Silicon Valley companies continue to prevail at hiring the most sought-after talent into unique startup cultures and thus at creating the world’s most innovative technologies.
In a recent conversation I had with one engineer working for a hot Silicon Valley startup company, he shared that employees are encouraged to, and actually rewarded financially if they, live closer to the office.
What then happens is that a bunch of the tech engineers at this company choose to live anywhere from one to six blocks max from their work. It’s a brilliant concept for a company to offer to pay an employee an additional 25K annually (I am purely speculating about the amount) and to reap the benefits probably tenfold by having that person essentially never leave a 1 mile radius from headquarters. Work and personal life become completely intertwined and indistinguishable.
Our selection for this entry is Nine Inch Nails Head Like a Hole. I remember listening to this eons ago. Doesn’t he have the sexiest voice? On the Trent Reznor kick, I have a dear girlfriend who once picked me up for a hike in her Mercedes convertible blasting Closer. It was around 7:00am. Awkward to say the least! Her hubbie is an uber successful Silicon Valley engineer. She thinks Trent is king. Maybe she was influenced by her match? What do you think?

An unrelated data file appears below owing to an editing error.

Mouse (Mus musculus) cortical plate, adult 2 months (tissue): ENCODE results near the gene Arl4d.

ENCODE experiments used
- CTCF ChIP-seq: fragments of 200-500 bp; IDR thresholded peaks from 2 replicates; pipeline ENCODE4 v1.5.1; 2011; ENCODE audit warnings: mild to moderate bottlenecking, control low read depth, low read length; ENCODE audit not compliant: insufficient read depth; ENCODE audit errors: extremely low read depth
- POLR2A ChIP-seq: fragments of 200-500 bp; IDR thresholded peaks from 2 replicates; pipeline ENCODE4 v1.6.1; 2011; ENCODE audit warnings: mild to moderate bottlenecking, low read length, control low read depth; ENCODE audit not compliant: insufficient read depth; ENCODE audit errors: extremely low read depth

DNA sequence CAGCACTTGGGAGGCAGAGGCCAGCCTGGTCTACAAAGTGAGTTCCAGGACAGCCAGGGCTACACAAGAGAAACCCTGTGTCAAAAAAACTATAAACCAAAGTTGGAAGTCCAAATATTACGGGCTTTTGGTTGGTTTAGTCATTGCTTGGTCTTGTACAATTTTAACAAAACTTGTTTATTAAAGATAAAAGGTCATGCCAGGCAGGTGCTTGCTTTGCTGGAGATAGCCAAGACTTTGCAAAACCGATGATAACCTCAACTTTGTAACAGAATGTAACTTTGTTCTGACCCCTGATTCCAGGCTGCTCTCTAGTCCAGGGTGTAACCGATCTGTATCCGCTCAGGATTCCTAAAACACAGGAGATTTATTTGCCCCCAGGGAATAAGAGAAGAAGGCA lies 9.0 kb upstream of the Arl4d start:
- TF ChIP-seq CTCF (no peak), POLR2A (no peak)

A trend I see time and time again is that a lot of Bay Area based female professionals (typically 20 and 30-somethings) will bear the burden and ungodly extra miles and wear and tear on their car to have the purported “city life” of living in San Francisco while still trying to reap the benefits of a great career in the Silicon Valley. In other words, they would rather be in their car for up to 4 hours a day down to the valley and back to the city in order to have the city options of close proximity to cool restaurants and quick bites, bars and hip spots, and the trendy gym. But beyond the cute cupcake joints and Bi-Rite, I find that it goes deeper… Women are very reliant on living inside their social network of city friends. The dense population of city living compounded by knowing a ton of friends equates to being more at ease socially when there is a large rolodex to call upon for last minute social engagements and, frankly, even just basic things to do on the weekend.
Conversely, although I am generalizing a bit, Silicon Valley techie types could care less about city living and having close access to their best guy friends or late-night snacks at hipster locals like Delarosa or Nopa. Instead, I find that these guys are willing to completely forgo their popularity and replace it with living and working in the exact same vicinity.
Delarosa and Nopa are quickly replaced with In-N-Out Burger, Chick-Fil-A, and Barracuda Sushi – where meals are about extending work conversations with colleagues outside of the office environment and into simple, quick, casual envionments. There is not necessarily a right or wrong here, just mere observations about the culture in San Francisco and Silicon Valley.